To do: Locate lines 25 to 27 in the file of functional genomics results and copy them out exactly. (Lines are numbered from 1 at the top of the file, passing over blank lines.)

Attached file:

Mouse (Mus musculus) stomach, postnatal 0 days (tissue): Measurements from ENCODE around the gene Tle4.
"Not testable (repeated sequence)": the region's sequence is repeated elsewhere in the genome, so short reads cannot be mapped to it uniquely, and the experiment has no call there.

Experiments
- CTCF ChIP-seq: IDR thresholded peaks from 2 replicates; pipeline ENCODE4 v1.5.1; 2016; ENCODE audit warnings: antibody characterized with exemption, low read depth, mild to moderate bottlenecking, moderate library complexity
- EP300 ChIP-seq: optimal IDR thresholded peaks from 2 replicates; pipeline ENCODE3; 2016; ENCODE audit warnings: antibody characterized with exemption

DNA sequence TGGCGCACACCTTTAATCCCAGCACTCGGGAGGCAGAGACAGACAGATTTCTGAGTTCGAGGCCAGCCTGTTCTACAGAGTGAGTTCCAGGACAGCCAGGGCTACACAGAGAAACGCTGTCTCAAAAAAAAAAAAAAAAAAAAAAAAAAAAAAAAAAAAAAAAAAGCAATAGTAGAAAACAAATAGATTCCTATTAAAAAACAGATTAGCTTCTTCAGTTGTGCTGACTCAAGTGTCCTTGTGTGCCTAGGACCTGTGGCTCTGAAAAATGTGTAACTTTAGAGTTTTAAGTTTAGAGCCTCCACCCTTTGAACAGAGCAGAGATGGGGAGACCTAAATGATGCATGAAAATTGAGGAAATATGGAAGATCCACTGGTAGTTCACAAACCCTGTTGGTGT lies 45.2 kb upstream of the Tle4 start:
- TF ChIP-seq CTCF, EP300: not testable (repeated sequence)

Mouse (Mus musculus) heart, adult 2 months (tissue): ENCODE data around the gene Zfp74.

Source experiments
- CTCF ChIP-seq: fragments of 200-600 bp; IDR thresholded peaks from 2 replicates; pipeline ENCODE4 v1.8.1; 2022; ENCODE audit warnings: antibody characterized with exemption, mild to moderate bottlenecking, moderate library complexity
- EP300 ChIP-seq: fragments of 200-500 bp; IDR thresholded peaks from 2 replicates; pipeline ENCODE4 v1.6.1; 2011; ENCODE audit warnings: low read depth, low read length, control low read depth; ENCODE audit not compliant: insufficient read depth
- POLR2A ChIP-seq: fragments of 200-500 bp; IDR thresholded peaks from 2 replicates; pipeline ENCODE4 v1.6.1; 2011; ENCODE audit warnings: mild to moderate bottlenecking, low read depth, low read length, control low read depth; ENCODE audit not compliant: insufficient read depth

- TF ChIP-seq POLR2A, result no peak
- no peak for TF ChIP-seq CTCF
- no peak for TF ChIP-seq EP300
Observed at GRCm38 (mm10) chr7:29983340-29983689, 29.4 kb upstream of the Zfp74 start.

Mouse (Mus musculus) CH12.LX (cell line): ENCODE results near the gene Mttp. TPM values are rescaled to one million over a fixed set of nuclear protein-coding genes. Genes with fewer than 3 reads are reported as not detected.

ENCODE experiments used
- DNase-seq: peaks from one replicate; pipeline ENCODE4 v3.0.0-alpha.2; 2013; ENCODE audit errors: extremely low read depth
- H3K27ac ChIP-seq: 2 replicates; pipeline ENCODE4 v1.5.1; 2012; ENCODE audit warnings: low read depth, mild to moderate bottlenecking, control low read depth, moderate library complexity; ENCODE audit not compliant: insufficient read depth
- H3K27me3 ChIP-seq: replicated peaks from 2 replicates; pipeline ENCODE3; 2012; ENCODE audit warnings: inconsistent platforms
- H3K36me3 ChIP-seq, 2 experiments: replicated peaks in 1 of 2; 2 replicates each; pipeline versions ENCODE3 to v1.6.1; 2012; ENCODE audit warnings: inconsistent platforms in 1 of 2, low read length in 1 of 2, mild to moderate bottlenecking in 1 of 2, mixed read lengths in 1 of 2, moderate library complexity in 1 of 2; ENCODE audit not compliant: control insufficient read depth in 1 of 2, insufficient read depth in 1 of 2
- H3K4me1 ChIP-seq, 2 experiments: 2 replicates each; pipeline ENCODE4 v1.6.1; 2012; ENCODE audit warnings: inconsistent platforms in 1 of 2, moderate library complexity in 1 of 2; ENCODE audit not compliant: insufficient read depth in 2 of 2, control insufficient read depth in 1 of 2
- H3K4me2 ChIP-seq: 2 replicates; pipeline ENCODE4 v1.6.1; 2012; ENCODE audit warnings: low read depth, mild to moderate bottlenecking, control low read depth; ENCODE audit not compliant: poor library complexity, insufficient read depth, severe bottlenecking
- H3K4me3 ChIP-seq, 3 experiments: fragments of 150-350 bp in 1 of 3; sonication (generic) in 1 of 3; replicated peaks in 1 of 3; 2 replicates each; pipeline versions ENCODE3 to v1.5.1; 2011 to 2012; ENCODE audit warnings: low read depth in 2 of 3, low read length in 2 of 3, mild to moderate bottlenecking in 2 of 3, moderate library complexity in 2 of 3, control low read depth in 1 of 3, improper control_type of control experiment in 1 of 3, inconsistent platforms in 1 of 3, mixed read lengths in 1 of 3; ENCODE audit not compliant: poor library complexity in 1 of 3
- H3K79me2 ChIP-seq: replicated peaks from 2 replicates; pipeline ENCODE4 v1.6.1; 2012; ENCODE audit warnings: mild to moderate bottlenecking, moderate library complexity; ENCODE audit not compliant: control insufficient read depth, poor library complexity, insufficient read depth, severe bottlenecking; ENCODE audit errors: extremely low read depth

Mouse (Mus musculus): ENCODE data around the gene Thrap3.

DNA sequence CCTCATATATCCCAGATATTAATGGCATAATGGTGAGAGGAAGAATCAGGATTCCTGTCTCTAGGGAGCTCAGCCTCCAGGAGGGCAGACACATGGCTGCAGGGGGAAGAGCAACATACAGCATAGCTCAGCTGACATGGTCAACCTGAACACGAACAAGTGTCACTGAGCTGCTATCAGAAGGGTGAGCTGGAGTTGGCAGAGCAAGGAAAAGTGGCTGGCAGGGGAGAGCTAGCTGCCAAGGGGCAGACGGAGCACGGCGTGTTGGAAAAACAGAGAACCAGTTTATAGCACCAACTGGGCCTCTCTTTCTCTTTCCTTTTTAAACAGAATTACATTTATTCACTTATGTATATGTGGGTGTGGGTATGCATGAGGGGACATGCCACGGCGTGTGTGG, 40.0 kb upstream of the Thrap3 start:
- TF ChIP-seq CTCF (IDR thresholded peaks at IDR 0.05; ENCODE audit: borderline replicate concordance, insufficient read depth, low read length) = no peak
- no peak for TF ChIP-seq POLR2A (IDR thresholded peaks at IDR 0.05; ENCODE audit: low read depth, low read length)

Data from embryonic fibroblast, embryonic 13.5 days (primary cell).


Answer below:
- H3K4me3 ChIP-seq, 3 experiments: fragments of 150-350 bp in 1 of 3; sonication (generic) in 1 of 3; replicated peaks in 1 of 3; 2 replicates each; pipeline versions ENCODE3 to v1.5.1; 2011 to 2012; ENCODE audit warnings: low read depth in 2 of 3, low read length in 2 of 3, mild to moderate bottlenecking in 2 of 3, moderate library complexity in 2 of 3, control low read depth in 1 of 3, improper control_type of control experiment in 1 of 3, inconsistent platforms in 1 of 3, mixed read lengths in 1 of 3; ENCODE audit not compliant: poor library complexity in 1 of 3
- H3K79me2 ChIP-seq: replicated peaks from 2 replicates; pipeline ENCODE4 v1.6.1; 2012; ENCODE audit warnings: mild to moderate bottlenecking, moderate library complexity; ENCODE audit not compliant: control insufficient read depth, poor library complexity, insufficient read depth, severe bottlenecking; ENCODE audit errors: extremely low read depth

Mouse (Mus musculus): ENCODE data around the gene Thrap3.